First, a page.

Is Capital Back? The Role of Land Ownership and Savings Behavior
Ottmar Edenhofer is Deputy Director and Chief Economist at the Potsdam Institute for Climate Impact Research (PIK), Professor of the Economics of Climate Change of the Technical University Berlin and Co-Chair of Working Group III of the Intergovernmental Panel on Climate Change (IPCC). Moreover, he is director of the Mercator Research Institute on Global Commons and Climate Change (MCC).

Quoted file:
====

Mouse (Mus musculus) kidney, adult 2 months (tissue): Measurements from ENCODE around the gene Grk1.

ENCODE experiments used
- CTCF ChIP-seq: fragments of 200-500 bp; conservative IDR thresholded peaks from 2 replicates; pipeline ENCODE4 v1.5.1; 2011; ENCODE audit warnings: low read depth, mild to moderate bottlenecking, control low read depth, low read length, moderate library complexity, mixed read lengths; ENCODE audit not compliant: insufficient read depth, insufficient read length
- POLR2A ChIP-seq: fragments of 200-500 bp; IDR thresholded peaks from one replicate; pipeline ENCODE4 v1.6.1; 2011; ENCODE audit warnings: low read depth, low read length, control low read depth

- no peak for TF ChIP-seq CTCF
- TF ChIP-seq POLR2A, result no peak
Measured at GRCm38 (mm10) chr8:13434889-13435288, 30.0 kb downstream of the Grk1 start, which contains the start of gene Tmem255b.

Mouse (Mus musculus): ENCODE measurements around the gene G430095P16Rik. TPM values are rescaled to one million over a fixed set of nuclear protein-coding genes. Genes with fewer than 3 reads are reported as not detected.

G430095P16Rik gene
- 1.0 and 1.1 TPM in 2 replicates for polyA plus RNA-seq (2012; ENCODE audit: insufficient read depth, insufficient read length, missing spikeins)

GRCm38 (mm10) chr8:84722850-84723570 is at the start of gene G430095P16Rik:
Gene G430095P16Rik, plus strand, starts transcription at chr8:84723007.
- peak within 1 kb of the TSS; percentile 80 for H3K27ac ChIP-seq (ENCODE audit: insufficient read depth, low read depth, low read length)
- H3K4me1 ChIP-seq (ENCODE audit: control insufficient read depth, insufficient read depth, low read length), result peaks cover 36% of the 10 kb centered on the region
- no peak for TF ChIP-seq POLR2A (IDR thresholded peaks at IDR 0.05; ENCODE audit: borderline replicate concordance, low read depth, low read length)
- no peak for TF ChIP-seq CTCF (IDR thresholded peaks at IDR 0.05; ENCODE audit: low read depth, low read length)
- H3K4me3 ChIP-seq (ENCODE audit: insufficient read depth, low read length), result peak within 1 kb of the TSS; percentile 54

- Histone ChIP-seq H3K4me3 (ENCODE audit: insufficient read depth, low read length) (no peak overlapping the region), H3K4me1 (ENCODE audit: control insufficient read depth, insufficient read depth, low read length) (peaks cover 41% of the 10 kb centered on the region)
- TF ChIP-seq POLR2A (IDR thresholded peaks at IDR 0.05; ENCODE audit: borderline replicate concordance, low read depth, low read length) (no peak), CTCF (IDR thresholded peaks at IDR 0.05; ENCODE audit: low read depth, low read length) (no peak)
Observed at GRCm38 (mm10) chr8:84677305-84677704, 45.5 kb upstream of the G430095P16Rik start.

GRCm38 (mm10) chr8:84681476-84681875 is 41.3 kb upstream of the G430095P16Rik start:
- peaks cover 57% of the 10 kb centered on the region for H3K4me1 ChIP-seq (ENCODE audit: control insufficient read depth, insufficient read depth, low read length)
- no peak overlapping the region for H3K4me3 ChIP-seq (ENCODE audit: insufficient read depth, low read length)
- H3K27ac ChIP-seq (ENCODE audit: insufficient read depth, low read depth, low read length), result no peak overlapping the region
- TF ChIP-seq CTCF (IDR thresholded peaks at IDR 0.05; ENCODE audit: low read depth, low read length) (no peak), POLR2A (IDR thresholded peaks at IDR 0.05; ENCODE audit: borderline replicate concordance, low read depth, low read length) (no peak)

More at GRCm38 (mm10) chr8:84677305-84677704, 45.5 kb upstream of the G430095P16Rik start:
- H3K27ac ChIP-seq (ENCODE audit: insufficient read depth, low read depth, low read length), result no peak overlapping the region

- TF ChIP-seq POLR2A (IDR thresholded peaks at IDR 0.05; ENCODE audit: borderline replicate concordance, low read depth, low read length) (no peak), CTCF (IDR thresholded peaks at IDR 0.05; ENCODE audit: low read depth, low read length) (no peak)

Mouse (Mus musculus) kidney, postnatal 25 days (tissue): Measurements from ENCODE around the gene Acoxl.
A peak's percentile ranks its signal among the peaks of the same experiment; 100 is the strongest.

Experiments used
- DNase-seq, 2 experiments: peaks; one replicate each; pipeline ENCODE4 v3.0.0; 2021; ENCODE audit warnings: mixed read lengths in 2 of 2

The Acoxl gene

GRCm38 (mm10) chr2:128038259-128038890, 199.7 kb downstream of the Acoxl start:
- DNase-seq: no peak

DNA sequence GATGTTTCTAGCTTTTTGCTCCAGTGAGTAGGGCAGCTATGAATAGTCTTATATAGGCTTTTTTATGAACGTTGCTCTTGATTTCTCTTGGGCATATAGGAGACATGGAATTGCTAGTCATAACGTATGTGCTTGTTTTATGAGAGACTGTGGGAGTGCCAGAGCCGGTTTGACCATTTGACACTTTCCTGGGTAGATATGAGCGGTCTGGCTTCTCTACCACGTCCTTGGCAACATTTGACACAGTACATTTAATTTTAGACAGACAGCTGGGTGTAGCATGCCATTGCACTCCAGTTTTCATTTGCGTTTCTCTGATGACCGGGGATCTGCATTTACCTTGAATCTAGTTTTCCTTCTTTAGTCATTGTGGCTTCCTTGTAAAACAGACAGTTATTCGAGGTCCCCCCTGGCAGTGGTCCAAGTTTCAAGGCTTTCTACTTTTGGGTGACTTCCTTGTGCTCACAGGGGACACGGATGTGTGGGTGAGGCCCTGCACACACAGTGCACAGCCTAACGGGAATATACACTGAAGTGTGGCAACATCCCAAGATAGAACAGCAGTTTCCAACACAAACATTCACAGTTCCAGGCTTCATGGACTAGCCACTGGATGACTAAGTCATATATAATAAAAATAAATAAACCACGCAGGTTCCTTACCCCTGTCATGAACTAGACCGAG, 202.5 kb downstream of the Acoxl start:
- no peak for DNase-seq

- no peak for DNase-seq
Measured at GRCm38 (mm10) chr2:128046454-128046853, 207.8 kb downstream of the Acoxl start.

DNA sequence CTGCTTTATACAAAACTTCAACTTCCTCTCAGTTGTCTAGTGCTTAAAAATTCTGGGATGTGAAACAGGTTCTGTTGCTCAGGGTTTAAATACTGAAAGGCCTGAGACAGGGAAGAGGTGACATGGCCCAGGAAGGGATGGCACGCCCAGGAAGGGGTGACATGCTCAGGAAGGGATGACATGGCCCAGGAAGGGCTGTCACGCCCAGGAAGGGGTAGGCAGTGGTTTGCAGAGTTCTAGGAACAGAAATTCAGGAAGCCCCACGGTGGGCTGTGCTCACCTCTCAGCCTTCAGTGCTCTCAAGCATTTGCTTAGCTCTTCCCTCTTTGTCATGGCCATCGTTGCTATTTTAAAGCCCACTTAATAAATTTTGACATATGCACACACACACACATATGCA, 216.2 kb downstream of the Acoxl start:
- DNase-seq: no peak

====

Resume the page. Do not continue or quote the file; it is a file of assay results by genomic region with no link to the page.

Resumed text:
Wealth inequality is one of the major political concerns in most OECD countries. Under this premise we analyze different policy instruments in terms of their impact on wealth inequality and output. We use a general equilibrium model in which we disaggregate wealth in its capital and land components, and savings in their life-cycle and bequest components. Households are heterogeneous in their taste for the ‘warm glow’ of leaving bequests. We show that a government has considerable freedom in reducing wealth inequality without sacrificing output: A land rent tax enhances output due to a portfolio effect and reduces wealth inequality slightly. The bequest tax has the highest potential to reduce inequality, and its effect on output is very moderate. By contrast, we confirm the standard result that a tax on capital income reduces output strongly, and show that it only has moderate redistributive effects. Furthermore, we analyze different revenue recycling options and find that lump-sum recycling of the tax revenue to the young generation enhances output the most and further reduces wealth inequality.